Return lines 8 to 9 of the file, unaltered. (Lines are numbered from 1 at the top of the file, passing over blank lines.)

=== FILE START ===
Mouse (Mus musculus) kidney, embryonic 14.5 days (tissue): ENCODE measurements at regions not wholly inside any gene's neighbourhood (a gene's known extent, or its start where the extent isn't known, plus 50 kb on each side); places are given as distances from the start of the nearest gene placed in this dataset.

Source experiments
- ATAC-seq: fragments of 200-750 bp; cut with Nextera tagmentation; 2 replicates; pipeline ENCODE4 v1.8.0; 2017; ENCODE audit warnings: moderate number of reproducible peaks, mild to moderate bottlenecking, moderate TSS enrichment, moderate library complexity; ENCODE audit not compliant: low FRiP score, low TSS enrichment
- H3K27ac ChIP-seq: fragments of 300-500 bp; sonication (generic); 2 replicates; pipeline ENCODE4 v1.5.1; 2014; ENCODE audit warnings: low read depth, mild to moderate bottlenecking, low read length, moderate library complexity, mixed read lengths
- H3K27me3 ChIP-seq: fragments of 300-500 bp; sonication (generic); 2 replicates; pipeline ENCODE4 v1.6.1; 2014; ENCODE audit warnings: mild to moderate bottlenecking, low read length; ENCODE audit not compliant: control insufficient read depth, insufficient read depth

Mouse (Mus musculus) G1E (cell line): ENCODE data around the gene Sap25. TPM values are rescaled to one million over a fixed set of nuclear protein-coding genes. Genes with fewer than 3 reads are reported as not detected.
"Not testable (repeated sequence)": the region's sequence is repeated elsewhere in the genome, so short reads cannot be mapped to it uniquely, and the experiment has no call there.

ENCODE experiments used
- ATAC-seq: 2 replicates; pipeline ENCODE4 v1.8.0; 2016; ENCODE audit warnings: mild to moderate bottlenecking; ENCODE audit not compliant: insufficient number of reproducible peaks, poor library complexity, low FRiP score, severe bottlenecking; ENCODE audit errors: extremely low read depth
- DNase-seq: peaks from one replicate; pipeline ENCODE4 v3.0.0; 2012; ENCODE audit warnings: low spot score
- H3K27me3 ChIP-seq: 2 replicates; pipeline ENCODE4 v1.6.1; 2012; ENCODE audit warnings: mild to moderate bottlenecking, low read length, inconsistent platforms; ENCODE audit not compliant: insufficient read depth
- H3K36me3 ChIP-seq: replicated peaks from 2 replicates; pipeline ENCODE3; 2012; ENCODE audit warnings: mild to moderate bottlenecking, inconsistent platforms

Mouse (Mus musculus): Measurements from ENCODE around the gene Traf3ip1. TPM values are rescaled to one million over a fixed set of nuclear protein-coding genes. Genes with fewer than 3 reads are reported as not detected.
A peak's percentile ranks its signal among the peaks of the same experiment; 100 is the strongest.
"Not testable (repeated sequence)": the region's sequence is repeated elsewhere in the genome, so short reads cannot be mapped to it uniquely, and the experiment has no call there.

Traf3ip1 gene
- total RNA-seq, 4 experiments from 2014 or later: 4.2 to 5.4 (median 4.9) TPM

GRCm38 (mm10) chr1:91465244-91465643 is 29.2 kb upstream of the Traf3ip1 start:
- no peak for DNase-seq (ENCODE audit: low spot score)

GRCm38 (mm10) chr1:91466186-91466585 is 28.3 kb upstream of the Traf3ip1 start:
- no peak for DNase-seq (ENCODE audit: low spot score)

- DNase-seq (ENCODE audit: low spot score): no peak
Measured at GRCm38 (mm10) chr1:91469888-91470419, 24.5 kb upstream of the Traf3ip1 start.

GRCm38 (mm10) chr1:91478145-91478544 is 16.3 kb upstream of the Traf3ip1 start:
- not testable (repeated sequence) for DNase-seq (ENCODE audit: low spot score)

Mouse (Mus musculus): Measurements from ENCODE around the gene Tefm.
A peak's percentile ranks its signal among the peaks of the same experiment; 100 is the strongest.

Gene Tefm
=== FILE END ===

ENCODE experiments used
- ATAC-seq: 2 replicates; pipeline ENCODE4 v1.8.0; 2016; ENCODE audit warnings: mild to moderate bottlenecking; ENCODE audit not compliant: insufficient number of reproducible peaks, poor library complexity, low FRiP score, severe bottlenecking; ENCODE audit errors: extremely low read depth